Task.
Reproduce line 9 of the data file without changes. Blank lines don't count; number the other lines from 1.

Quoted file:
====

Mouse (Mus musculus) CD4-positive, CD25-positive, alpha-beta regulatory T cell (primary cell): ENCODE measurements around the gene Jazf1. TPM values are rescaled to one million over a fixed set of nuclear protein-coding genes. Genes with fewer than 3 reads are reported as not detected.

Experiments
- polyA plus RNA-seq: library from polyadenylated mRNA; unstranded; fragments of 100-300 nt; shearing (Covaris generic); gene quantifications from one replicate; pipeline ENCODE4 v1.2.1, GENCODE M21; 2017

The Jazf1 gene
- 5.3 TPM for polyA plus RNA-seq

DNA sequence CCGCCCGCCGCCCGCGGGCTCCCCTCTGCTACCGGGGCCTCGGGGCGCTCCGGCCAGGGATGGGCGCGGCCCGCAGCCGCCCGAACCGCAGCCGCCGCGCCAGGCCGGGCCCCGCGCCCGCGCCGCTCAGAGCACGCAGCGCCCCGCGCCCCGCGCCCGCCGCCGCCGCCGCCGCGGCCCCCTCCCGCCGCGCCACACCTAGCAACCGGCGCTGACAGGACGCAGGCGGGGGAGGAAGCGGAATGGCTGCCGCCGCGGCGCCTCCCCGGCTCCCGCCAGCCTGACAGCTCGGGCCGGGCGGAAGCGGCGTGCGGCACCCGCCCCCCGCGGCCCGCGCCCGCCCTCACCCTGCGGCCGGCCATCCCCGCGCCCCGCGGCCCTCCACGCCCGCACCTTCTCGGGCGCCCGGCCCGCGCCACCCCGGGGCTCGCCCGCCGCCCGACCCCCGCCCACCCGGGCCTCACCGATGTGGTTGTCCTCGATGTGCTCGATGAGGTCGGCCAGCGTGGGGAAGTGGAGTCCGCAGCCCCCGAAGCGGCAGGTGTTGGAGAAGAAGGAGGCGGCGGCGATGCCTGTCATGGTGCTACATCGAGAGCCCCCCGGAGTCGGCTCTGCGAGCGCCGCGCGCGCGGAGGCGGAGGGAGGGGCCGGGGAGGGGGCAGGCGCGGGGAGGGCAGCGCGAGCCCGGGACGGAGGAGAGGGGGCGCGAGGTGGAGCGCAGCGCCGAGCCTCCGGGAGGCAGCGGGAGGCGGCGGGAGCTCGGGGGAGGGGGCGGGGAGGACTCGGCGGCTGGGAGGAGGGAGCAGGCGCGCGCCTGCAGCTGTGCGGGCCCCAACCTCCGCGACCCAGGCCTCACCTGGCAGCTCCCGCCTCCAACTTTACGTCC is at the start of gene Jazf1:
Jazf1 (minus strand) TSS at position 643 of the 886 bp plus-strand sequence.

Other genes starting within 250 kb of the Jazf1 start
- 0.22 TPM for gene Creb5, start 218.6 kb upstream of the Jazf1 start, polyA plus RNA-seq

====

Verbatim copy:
- 0.22 TPM for gene Creb5, start 218.6 kb upstream of the Jazf1 start, polyA plus RNA-seq